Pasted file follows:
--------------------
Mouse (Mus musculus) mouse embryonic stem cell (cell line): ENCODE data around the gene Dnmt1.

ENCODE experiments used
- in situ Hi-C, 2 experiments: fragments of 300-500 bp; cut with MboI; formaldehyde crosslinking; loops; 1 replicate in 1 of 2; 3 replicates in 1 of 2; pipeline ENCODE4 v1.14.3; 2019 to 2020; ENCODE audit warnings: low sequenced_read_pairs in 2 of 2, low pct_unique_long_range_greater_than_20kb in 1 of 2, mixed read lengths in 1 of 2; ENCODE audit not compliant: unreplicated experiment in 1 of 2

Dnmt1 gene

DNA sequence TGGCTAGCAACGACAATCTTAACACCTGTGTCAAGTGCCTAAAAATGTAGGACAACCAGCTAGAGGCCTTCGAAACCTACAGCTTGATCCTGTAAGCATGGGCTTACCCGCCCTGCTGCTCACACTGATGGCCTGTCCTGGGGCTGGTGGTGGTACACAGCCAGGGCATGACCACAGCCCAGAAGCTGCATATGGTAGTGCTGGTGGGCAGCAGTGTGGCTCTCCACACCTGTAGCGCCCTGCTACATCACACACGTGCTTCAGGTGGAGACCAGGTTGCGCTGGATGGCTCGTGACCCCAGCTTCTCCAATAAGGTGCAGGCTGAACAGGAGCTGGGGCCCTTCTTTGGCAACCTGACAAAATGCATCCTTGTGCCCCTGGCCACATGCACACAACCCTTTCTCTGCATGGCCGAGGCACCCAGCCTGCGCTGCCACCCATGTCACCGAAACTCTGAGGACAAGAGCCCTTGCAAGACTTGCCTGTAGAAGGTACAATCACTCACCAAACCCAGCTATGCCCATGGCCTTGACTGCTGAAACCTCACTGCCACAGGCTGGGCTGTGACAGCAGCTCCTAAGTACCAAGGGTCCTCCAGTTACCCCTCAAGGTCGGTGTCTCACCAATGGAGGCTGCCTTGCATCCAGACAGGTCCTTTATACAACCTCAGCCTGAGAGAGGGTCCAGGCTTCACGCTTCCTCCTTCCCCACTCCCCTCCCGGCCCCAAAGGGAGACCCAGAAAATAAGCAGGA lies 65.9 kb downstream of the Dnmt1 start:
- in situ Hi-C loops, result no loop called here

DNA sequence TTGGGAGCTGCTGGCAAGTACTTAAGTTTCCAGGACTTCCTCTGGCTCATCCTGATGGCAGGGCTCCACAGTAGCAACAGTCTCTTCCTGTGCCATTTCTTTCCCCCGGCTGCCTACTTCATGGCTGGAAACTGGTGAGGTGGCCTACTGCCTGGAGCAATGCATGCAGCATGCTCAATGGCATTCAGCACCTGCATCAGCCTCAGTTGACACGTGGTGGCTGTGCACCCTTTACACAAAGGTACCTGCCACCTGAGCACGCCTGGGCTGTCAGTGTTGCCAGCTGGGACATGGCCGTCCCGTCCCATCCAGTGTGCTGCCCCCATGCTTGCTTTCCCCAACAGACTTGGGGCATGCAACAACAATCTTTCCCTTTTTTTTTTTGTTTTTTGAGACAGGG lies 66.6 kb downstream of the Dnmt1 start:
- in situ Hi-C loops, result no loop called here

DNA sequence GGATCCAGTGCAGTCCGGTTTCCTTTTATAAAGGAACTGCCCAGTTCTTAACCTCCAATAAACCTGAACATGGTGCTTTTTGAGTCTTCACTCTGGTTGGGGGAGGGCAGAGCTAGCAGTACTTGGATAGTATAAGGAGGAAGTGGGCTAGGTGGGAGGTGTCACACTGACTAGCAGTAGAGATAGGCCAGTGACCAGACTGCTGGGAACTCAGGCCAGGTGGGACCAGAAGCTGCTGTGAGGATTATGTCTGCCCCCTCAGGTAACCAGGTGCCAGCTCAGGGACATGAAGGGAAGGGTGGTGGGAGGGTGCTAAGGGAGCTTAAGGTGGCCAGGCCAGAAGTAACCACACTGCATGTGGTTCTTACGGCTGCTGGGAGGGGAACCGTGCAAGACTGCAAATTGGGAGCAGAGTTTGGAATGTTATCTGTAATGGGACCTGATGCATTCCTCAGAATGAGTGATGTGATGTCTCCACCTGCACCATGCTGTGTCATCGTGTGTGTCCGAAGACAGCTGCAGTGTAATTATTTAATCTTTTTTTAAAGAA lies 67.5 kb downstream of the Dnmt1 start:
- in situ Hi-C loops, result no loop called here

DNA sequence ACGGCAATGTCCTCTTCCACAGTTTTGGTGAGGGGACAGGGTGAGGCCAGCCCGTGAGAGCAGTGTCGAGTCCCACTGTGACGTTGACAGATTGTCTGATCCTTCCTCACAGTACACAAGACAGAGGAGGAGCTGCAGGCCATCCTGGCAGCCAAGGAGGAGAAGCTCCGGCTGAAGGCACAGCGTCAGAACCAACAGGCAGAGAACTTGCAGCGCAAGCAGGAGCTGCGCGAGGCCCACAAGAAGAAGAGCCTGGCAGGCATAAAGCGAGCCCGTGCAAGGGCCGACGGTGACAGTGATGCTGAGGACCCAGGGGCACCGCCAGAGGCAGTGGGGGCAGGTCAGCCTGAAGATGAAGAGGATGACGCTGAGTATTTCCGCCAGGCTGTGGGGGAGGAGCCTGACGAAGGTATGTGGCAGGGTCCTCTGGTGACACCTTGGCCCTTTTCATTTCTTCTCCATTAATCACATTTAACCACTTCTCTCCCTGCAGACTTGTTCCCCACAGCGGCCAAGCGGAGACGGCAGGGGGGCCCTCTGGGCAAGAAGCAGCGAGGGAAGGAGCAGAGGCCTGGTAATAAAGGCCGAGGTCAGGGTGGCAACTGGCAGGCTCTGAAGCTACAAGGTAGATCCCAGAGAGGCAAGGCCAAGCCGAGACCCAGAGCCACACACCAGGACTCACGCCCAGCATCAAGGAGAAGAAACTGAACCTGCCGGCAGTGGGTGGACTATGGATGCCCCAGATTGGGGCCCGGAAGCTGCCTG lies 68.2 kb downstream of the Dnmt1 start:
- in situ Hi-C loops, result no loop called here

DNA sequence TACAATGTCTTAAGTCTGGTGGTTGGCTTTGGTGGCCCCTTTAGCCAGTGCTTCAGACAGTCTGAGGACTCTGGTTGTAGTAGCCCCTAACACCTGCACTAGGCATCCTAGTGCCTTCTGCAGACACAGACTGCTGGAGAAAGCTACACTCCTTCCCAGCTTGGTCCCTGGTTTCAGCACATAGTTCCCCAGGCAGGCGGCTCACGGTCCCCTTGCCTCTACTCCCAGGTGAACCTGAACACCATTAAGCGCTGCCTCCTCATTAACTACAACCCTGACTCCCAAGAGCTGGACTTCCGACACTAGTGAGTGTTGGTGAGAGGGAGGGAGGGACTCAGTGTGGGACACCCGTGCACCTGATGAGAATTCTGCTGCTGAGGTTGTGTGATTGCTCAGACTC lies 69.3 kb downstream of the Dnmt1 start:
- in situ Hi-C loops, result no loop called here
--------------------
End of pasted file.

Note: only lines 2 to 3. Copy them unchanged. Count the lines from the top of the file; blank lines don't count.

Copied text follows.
ENCODE experiments used
- in situ Hi-C, 2 experiments: fragments of 300-500 bp; cut with MboI; formaldehyde crosslinking; loops; 1 replicate in 1 of 2; 3 replicates in 1 of 2; pipeline ENCODE4 v1.14.3; 2019 to 2020; ENCODE audit warnings: low sequenced_read_pairs in 2 of 2, low pct_unique_long_range_greater_than_20kb in 1 of 2, mixed read lengths in 1 of 2; ENCODE audit not compliant: unreplicated experiment in 1 of 2